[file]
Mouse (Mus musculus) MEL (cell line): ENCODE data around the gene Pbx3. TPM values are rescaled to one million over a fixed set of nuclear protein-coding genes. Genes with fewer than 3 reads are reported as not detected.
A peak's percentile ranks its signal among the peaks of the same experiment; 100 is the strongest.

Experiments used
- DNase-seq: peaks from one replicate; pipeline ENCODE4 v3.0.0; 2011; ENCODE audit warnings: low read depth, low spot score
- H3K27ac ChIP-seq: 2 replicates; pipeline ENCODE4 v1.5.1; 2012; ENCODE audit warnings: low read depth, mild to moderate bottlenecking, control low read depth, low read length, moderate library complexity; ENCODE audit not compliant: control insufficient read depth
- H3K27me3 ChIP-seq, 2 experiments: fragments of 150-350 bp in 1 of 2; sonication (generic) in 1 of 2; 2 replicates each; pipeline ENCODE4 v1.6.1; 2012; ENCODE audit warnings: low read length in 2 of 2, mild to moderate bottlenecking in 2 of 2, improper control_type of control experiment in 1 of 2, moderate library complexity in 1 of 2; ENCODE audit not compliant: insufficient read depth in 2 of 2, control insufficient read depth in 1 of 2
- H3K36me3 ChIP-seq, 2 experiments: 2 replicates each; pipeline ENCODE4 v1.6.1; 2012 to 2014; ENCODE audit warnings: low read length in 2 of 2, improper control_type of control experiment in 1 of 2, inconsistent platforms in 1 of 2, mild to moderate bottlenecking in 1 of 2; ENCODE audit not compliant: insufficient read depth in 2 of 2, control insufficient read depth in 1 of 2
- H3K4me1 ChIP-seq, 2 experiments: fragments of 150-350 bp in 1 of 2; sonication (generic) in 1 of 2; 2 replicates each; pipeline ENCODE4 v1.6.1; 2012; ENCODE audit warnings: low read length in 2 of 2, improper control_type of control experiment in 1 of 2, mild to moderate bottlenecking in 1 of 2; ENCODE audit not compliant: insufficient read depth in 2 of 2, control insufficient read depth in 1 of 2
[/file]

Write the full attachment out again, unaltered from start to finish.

Mouse (Mus musculus) MEL (cell line): ENCODE data around the gene Pbx3. TPM values are rescaled to one million over a fixed set of nuclear protein-coding genes. Genes with fewer than 3 reads are reported as not detected.
A peak's percentile ranks its signal among the peaks of the same experiment; 100 is the strongest.

Experiments used
- DNase-seq: peaks from one replicate; pipeline ENCODE4 v3.0.0; 2011; ENCODE audit warnings: low read depth, low spot score
- H3K27ac ChIP-seq: 2 replicates; pipeline ENCODE4 v1.5.1; 2012; ENCODE audit warnings: low read depth, mild to moderate bottlenecking, control low read depth, low read length, moderate library complexity; ENCODE audit not compliant: control insufficient read depth
- H3K27me3 ChIP-seq, 2 experiments: fragments of 150-350 bp in 1 of 2; sonication (generic) in 1 of 2; 2 replicates each; pipeline ENCODE4 v1.6.1; 2012; ENCODE audit warnings: low read length in 2 of 2, mild to moderate bottlenecking in 2 of 2, improper control_type of control experiment in 1 of 2, moderate library complexity in 1 of 2; ENCODE audit not compliant: insufficient read depth in 2 of 2, control insufficient read depth in 1 of 2
- H3K36me3 ChIP-seq, 2 experiments: 2 replicates each; pipeline ENCODE4 v1.6.1; 2012 to 2014; ENCODE audit warnings: low read length in 2 of 2, improper control_type of control experiment in 1 of 2, inconsistent platforms in 1 of 2, mild to moderate bottlenecking in 1 of 2; ENCODE audit not compliant: insufficient read depth in 2 of 2, control insufficient read depth in 1 of 2
- H3K4me1 ChIP-seq, 2 experiments: fragments of 150-350 bp in 1 of 2; sonication (generic) in 1 of 2; 2 replicates each; pipeline ENCODE4 v1.6.1; 2012; ENCODE audit warnings: low read length in 2 of 2, improper control_type of control experiment in 1 of 2, mild to moderate bottlenecking in 1 of 2; ENCODE audit not compliant: insufficient read depth in 2 of 2, control insufficient read depth in 1 of 2